Maud Kells pays to free men falsely accused of shooting her on return to Congo

Maud tends to a mother and baby in Congo
Maud tends to a mother and baby in Congo

The Cookstown pensioner who returned to DR Congo not even a year after she was almost killed there by bandits, spent her first trip back working to free the men falsely accused of her shooting.

Although authorities had jailed two of the men guilty of attacking Maud Kells outside her home in Mulita, a further three innocent men had also been blamed.

Nelson and his family feld into the jungle after the carpenter was accused of Maud's attack

Nelson and his family feld into the jungle after the carpenter was accused of Maud's attack

One man, Nelson, was so worried about the claims that he fled into the jungle with his two young children and pregnant wife, while two others - Aungela and Onande - were thrown in jail.

In her first interview since returning to Cookstown, Maud told the Mail authorities in the country knew these men were innocent, but accused them of the crime to extort money for their freedom - “quite a lot of money” that the selfless missionary paid to secure pardons for all three.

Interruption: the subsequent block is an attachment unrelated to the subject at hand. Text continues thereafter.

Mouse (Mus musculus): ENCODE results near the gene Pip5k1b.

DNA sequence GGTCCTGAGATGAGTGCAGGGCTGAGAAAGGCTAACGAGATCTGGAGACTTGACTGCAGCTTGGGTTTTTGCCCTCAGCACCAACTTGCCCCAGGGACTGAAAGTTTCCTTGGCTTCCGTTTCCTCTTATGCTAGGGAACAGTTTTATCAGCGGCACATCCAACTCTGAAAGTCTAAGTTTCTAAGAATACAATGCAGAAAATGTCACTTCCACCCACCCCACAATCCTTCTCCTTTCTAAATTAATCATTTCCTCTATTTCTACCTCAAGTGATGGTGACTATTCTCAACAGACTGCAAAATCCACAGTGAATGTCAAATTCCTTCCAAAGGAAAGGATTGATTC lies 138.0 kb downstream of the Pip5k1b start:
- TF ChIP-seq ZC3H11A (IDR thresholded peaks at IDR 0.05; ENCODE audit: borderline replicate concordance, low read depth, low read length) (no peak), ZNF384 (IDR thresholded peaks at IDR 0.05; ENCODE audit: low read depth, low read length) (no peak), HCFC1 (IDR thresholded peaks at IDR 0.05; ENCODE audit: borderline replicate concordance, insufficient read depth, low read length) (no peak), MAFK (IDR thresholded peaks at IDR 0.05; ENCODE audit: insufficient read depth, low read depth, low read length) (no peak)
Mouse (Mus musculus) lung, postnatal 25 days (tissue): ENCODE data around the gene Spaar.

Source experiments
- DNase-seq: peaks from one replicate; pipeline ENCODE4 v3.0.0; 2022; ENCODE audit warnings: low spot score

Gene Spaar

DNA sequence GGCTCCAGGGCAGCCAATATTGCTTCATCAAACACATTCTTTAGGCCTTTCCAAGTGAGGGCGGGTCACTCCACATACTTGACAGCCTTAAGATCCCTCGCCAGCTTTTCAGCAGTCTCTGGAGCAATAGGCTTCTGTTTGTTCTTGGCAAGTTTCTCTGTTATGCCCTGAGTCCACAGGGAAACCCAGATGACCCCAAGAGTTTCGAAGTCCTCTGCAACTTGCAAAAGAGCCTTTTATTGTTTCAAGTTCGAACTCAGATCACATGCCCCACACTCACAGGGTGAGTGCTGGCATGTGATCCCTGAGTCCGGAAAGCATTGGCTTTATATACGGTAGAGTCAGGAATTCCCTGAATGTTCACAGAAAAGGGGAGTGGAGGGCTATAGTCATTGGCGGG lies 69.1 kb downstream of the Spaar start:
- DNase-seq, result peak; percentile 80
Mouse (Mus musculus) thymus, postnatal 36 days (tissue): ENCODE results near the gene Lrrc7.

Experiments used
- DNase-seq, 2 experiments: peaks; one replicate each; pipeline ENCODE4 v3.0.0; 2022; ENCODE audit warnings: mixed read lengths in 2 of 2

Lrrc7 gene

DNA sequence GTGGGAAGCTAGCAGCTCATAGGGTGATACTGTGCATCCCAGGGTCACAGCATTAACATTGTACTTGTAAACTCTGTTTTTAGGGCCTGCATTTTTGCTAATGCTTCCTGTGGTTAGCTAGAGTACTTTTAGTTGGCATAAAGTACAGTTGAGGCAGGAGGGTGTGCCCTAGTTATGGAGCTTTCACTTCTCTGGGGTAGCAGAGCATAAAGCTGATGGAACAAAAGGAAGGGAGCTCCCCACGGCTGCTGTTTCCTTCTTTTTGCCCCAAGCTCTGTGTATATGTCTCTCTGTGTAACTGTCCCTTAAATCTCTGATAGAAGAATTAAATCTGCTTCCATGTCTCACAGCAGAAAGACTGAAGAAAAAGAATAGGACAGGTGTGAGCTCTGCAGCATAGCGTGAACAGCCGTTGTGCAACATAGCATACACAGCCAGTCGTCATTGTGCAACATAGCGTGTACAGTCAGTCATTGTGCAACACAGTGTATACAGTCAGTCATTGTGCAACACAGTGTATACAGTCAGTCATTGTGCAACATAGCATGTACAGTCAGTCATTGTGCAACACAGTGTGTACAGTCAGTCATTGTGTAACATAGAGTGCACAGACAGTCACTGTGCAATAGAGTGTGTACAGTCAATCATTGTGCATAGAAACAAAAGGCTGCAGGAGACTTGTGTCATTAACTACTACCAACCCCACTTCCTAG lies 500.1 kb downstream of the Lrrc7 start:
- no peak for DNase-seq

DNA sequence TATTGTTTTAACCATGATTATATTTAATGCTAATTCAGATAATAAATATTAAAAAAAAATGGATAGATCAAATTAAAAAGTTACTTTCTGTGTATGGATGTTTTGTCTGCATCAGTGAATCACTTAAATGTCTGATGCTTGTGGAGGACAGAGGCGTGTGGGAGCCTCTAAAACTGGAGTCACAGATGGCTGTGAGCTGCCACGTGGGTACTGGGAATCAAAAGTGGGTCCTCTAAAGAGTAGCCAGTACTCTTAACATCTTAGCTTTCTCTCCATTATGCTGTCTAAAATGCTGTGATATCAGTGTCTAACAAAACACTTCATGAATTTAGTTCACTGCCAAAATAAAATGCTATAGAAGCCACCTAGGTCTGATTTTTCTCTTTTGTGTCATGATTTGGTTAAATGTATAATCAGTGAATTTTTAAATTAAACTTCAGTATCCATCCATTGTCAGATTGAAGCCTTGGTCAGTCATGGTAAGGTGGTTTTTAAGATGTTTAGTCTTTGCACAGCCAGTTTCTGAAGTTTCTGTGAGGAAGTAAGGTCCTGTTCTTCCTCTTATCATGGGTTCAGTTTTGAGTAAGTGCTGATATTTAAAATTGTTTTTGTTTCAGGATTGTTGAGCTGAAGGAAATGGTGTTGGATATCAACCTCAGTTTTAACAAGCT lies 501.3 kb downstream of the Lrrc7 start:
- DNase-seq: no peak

“There were two in prison,” she explained, “and the third person, he never was in prison, but he was in hiding in the forest because they threatened to imprison him.

“His wife was pregnant when it happened and I was really concerned, but she had a live healthy baby when she was in the forest and all went well.”

Maud arrives in Congo. Left, two of the men falsely accused of her shooting

Maud arrives in Congo. Left, two of the men falsely accused of her shooting

Nelson, who was Maud’s head carpenter in Mulita, also took his children aged three and five into the jungle.

“One of them was very, very ill and had to go into a hospital,” Maud added. “He nearly died. He had Malaria and very severe anaemia and had to get blood transfusions.”

Asked why authorities would charge people with a crime for which they had the culprits, Maud said: “Just to get money because they knew they worked for me.

“There’s so much bribery and corruption out there,” she went on, “when they see a ‘white skin’ they see

money.”

Grateful for all the support she has received both at home and in Congo, the nurse said she would like to express her “sincere thanks to everyone who has supported me in prayer and contributed many much appreciated gifts to/ for the people in DR Congo”.